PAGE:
Barbed hooks have an overlapping point to stop the hook from sliding back out once something is penetrated and then obviously barbless hooks don’t have this.

    A lot of venues enforce that only barbless hooks can be used for the safety of their fish. Barbless hooks are far easier to remove from the carps mouth and cause minimal damage compared to barbed hooks.

    Ofcourse this also has its downsides. Barbless hooks are far more likely to pull from the carps mouth when playing the fish so many anglers’ still stick with barbed hooks when they get the opportunity.

    As soon as carp are hooked their primary instincts come to life and they move and twist around during the fight in an attempt to spit the hook.

    Carp will often dart towards cover and weed beds which they use to create an angle and slack line which can cause the hook to pull out fairly easily if you are using barbless hooks.

    On the other hand though, if the hooked carp reaches the weedbed when it is hooked with a barbed hook the chances of the hook dislodging is very slim.

    This may look great from an anglers’ perspective but this can also result in some serious damage to the carp. If the carp is lodged deep in the weeds the angler will pull extremely hard to try to dislodge the fish which will put massive amounts of pressure on the fish which can cause damage to the mouth.

    Also, even if the line has snapped the fish will not be able to expel a barbed hook so this could result in serious issues for the fish if a safe rig has not been used and the fish is swimming around with a lead attached.

    To fully decide if barbed or barbless are the best hooks for carp fishing we must take a look at both sides of the argument.

    On the other hand, many anglers’ believe that barbed hooks are safer due to not moving in the carp’s mouth during the fight. This is thought to reduce the chance of tearing but to be honest I don’t know if i fully agree with this.

    I have consistently used barbless hooks and very rarely have I seen any small tears due to the hook.

    Personally I believe that barbless hooks are by far the safest option but if the option is available to you then that is completely up to you what you believe to be the best.

    Hook Care

    Once you have purchased the best hooks for carp fishing it is essential that you look after them properly to keep them in prime condition for many fishing sessions.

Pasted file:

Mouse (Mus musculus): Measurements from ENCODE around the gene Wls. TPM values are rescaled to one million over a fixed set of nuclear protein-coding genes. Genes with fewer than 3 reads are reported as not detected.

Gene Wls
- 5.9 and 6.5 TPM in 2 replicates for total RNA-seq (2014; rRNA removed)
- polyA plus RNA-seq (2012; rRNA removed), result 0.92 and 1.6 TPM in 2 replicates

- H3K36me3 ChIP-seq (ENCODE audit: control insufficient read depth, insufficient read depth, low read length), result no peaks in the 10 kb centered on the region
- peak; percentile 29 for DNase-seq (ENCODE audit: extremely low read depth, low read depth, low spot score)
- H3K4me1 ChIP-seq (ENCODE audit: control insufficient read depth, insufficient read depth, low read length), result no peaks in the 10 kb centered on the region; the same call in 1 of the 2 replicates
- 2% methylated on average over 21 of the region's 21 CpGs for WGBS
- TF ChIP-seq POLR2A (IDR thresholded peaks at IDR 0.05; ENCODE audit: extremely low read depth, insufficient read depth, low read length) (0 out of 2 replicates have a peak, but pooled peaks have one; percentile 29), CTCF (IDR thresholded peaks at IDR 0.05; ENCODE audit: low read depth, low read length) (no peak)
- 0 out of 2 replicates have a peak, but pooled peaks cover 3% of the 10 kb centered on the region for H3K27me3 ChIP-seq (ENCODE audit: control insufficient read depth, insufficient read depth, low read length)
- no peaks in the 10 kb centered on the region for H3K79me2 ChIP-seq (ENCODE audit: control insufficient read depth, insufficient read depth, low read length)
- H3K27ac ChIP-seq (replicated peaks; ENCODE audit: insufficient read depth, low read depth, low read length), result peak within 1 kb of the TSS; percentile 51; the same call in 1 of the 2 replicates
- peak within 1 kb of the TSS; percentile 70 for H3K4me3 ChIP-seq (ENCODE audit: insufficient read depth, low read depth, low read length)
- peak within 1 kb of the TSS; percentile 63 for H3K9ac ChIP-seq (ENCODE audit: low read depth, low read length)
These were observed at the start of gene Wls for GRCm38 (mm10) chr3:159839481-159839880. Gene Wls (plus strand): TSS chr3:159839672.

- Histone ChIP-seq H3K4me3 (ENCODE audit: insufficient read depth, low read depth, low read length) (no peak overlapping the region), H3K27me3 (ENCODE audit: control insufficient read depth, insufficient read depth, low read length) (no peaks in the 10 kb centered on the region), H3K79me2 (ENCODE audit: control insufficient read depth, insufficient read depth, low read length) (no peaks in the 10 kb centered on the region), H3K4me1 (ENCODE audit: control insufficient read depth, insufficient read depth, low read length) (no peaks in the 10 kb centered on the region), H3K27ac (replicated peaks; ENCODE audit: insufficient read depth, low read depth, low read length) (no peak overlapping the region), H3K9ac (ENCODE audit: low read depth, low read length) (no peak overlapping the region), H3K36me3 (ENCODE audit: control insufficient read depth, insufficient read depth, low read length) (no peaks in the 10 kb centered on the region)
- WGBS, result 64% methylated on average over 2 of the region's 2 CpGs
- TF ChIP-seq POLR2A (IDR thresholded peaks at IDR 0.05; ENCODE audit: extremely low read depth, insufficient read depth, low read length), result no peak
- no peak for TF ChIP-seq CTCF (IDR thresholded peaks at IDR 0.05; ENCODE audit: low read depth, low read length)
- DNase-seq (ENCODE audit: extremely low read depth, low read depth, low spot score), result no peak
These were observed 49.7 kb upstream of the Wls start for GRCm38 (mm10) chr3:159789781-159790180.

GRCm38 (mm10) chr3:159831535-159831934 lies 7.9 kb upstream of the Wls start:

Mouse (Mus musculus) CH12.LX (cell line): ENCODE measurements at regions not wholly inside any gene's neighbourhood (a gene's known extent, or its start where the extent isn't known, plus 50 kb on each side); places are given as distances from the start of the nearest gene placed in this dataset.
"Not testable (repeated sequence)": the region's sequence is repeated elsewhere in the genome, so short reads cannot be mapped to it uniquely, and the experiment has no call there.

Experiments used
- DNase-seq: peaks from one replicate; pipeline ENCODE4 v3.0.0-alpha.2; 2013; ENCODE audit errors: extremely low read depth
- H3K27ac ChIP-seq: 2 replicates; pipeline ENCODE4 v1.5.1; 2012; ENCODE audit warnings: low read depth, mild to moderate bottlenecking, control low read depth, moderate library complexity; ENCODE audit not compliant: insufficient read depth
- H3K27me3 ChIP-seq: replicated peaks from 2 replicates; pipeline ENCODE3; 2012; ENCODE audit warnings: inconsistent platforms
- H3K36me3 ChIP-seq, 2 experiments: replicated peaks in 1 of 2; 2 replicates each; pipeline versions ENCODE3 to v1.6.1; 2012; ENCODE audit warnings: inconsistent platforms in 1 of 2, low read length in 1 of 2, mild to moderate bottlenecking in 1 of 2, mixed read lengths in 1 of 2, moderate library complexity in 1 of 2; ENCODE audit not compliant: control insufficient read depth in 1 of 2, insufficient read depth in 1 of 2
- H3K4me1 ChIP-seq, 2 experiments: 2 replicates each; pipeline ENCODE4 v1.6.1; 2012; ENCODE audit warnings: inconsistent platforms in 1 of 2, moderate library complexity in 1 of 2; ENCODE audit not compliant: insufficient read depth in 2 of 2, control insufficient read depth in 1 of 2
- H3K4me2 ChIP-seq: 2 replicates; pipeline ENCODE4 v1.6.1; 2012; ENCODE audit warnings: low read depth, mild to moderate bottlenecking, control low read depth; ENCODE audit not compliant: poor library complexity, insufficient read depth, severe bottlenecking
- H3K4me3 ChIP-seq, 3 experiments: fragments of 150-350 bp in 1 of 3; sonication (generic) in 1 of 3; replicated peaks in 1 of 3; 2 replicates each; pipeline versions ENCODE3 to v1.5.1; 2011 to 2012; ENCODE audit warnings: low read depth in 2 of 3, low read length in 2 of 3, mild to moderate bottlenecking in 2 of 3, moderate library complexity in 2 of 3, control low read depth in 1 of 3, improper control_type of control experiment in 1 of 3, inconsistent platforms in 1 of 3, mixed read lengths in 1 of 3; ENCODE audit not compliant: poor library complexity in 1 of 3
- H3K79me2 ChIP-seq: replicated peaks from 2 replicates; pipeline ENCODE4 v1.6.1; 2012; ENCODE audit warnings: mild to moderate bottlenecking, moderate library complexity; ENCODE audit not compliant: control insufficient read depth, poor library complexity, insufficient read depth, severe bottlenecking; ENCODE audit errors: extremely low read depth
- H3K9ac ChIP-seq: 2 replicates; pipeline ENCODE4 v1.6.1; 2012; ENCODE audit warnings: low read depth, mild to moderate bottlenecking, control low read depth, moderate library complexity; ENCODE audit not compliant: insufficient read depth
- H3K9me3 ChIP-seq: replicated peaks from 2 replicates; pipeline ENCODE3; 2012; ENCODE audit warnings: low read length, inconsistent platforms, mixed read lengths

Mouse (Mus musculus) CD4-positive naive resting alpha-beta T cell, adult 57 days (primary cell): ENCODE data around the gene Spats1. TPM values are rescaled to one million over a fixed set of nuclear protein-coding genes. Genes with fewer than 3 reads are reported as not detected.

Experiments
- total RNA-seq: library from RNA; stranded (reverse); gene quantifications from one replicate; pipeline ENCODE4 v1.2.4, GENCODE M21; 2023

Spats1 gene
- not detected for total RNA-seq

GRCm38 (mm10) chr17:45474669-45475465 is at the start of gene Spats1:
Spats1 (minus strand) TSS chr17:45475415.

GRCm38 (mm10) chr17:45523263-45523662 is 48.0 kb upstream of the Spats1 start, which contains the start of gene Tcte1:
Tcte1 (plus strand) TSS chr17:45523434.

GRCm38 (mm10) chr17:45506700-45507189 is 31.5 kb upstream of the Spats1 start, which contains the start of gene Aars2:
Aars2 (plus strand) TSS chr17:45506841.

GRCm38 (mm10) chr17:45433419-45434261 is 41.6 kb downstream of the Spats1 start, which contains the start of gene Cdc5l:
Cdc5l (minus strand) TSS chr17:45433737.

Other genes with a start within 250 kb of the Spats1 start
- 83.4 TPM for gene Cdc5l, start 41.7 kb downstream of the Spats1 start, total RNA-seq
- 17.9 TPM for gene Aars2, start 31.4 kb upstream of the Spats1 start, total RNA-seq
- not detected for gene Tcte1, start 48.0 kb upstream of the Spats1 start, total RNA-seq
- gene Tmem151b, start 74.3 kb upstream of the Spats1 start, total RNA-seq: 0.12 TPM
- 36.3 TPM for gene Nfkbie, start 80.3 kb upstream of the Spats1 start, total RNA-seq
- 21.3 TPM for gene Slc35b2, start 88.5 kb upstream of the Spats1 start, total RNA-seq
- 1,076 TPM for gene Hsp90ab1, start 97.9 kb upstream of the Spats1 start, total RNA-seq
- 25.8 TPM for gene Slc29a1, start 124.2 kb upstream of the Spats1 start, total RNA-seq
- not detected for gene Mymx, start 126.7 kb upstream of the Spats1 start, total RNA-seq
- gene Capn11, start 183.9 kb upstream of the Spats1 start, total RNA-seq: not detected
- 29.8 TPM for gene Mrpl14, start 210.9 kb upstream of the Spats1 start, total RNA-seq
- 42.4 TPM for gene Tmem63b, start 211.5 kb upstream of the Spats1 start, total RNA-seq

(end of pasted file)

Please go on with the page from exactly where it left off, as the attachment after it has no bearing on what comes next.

The main issue that you’ll find with heavily used fishing hooks is that they start to become blunt. This can have a detrimental effect your fishing as they can struggle to hook carp when they are investigating your bait.

    This will give the fish too much time to spit you hook and swim away from the area.

    Sharpening your hooks is an extremely easy task that should be doing before ever session if you are really serious about catching some carp.

    You’ll need a few simple tools to get yourself started but they’re really not expensive at all. The kit below should do just fine;

    This kit will allow you to easily hold any size of hook so you can confidently sharpen the point using the file.

    You can test the point into the skin on your finger to get a proper feel of how sharp your hook is which will give you a good gauge of how much sharpening you need to do.

    You should be extremely careful not to over sharpen the hook as this will take away a lot of the strength in the hook and can even break off the point.

    When you’ve finished with your hooks try to keep them in a box or even in the original packet so they don’t move around too much.

    You might sometimes find a small spot of rust or corrosion on the tip of your hook if it has been left in a packet for a few weeks.

    You should not worry about this and a quick touch from the file should take off this surface rust.

    How to Unhook Carp Correctly

    Its all good buying the best hooks to penetrate the carps mouth without any damage but you will also need to learn how to remove the hook from the carp quickly and easily without causing any damage.

    More often than not, removing a barbless hook should be extremely easy.

    By simple applying some pressure on the eye of the hook towards the point with your thumb you will be able to roll the hook out of the carps mouth following the curve of the point.

    As most carp rigs are self hook such as the method feeder rig the fish should always be hooked in the upper or lower section of its mouth.

    In the odd occasion that the hook has been swallowed slightly further a good set of forceps should do the trick in reach into the carps mouth to grasp the shank of the hook.

    The following video below should give you all the information you need on carp care when the fish is out of the water.

    I’ve even written a post on how to handle carp correctly if you are interested.

    YouTube video